US 4215002 A
Water-based lubricant useful for metal cutting, grinding and forming and suitable as hydraulic fluids are described as consisting essentially of 0.5 to 4 percent by weight, balance, water; of a synergistic blend of a C6 to C18 alkylphosphonate or an amine adduct thereof and an ethoxylate of an acid or an alcohol containing from 3 to 20 ethoxy groups wherein the acid or alcohol is derived from fatty or synthetic sources.
1. A water-based lubricating composition suitable for metal cutting, grinding, and forming operations and as a hydraulic fluid, comprising an emulsion containing from 0.5 to 4.0 percent of a C6 to C18 alkylphosphonate or an amine adduct thereof and an ethoxylate of an acid or an alcohol containing from 3 to 20 ethoxy groups, balance water.
2. The composition according to claim 1 containing the reaction product of dimethyltetradecane phosphonate and oleyl amine.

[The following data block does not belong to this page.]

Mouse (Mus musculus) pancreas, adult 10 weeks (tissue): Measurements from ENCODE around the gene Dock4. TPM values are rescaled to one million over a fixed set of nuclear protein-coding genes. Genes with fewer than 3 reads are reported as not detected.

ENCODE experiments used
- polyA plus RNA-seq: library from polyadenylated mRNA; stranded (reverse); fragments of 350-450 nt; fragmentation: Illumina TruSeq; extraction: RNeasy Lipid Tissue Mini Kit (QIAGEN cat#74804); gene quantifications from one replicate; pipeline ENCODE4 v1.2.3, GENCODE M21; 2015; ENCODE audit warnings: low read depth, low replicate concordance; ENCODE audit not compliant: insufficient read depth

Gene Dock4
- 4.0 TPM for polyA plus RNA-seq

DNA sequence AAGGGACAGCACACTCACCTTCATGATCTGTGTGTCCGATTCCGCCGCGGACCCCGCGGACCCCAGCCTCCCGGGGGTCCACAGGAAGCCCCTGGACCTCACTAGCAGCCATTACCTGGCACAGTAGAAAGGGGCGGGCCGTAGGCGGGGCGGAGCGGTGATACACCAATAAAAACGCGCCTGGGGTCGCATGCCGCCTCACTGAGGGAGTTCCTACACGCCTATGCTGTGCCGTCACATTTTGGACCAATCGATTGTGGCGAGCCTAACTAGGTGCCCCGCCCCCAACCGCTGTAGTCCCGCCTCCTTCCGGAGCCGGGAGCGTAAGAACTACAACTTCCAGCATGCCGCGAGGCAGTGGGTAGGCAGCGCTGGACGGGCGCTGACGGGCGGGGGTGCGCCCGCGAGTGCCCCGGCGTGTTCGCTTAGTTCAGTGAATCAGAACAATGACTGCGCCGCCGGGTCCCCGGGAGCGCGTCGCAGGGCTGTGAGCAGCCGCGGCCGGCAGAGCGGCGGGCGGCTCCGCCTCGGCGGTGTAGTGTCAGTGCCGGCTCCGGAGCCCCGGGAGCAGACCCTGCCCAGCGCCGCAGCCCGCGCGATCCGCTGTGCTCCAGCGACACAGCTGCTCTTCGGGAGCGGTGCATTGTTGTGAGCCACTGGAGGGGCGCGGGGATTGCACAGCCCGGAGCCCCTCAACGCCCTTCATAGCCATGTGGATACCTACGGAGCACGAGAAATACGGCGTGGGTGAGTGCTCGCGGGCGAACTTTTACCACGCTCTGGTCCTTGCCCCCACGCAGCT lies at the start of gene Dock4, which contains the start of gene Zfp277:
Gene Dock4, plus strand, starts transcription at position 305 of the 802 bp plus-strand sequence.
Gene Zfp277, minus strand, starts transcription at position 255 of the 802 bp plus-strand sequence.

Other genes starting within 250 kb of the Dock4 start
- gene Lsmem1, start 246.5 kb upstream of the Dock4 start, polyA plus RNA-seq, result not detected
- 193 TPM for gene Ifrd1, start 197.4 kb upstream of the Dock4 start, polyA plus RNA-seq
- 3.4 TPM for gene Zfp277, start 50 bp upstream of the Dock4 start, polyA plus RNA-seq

3. The composition according to claim 1 containing an 85/15 mixture of dimethyltetadecane phosphonate and 5-ethoxy-oleyl ester.
This invention relates to an additive package for imparting wear protection, low static and kinetic friction and extreme pressure properties to water-based lubricants and to lubricating compositions containing same.
Water-based lubricants are particularly valuable because of their fire-resistant properties. However, such lubricants are generally deficient in extreme pressure and antiwear properties which fact limits their usefulness.
The object of this invention is to provide water-based lubricants which have improved properties.
The present invention comprises an additive package comprising a blend of 99 percent to one percent by weight of a C6 to C18 alkylphosphonate, an amine adduct thereof, a mixture of such phosphonate and an amine or a mixture of the foregoing and 1 to 99 percent by weight of an ethoxylate of an acid or an alcohol containing from 3 to 20 ethoxy groups wherein the acid or alcohol is derived from fatty or synthetic sources.